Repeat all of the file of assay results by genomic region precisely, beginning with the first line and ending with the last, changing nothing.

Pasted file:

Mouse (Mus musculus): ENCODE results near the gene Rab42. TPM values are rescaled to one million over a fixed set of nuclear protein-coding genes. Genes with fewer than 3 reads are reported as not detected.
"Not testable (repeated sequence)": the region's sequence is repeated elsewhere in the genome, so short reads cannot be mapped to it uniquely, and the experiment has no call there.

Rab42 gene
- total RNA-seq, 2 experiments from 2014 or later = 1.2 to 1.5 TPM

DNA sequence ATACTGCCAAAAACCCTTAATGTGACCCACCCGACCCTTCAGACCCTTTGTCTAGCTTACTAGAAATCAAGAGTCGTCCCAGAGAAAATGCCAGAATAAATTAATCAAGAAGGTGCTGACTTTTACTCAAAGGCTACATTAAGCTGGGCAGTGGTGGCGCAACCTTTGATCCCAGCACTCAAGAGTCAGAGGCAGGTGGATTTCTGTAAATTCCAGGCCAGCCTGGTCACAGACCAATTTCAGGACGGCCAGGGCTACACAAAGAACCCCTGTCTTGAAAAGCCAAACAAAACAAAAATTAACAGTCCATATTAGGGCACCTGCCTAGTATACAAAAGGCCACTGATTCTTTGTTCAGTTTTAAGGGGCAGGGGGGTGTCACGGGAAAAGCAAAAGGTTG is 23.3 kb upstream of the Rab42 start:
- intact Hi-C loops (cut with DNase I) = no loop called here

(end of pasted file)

Mouse (Mus musculus): ENCODE results near the gene Rab42. TPM values are rescaled to one million over a fixed set of nuclear protein-coding genes. Genes with fewer than 3 reads are reported as not detected.
"Not testable (repeated sequence)": the region's sequence is repeated elsewhere in the genome, so short reads cannot be mapped to it uniquely, and the experiment has no call there.

Rab42 gene
- total RNA-seq, 2 experiments from 2014 or later = 1.2 to 1.5 TPM

DNA sequence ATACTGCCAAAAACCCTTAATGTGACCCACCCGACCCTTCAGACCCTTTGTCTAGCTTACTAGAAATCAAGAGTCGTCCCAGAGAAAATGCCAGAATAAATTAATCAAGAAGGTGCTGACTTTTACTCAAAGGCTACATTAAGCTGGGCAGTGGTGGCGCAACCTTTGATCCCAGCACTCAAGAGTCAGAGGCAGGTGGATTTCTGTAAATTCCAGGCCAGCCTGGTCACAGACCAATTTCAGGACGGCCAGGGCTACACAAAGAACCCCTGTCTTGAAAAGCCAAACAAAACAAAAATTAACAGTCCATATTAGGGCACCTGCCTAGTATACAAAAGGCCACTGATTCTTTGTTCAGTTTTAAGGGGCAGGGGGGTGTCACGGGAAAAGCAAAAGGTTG is 23.3 kb upstream of the Rab42 start:
- intact Hi-C loops (cut with DNase I) = no loop called here